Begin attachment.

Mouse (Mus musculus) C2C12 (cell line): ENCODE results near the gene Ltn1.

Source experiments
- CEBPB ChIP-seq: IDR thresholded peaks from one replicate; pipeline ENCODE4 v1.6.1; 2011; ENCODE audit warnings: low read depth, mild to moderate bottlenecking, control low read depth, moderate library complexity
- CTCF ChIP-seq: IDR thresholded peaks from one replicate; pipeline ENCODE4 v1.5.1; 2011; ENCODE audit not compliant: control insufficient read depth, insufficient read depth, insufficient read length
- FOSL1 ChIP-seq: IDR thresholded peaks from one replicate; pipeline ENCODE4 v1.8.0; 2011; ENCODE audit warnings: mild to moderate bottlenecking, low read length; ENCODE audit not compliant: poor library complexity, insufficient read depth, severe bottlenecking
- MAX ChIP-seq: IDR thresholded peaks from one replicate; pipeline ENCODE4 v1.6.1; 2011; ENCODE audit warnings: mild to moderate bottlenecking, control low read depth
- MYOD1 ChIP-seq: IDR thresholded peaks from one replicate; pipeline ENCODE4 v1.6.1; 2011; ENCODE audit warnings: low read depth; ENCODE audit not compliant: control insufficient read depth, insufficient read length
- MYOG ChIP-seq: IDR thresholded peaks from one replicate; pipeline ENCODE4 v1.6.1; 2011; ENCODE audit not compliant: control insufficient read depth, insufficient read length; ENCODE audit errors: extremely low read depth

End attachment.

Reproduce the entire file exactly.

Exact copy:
Mouse (Mus musculus) C2C12 (cell line): ENCODE results near the gene Ltn1.

Source experiments
- CEBPB ChIP-seq: IDR thresholded peaks from one replicate; pipeline ENCODE4 v1.6.1; 2011; ENCODE audit warnings: low read depth, mild to moderate bottlenecking, control low read depth, moderate library complexity
- CTCF ChIP-seq: IDR thresholded peaks from one replicate; pipeline ENCODE4 v1.5.1; 2011; ENCODE audit not compliant: control insufficient read depth, insufficient read depth, insufficient read length
- FOSL1 ChIP-seq: IDR thresholded peaks from one replicate; pipeline ENCODE4 v1.8.0; 2011; ENCODE audit warnings: mild to moderate bottlenecking, low read length; ENCODE audit not compliant: poor library complexity, insufficient read depth, severe bottlenecking
- MAX ChIP-seq: IDR thresholded peaks from one replicate; pipeline ENCODE4 v1.6.1; 2011; ENCODE audit warnings: mild to moderate bottlenecking, control low read depth
- MYOD1 ChIP-seq: IDR thresholded peaks from one replicate; pipeline ENCODE4 v1.6.1; 2011; ENCODE audit warnings: low read depth; ENCODE audit not compliant: control insufficient read depth, insufficient read length
- MYOG ChIP-seq: IDR thresholded peaks from one replicate; pipeline ENCODE4 v1.6.1; 2011; ENCODE audit not compliant: control insufficient read depth, insufficient read length; ENCODE audit errors: extremely low read depth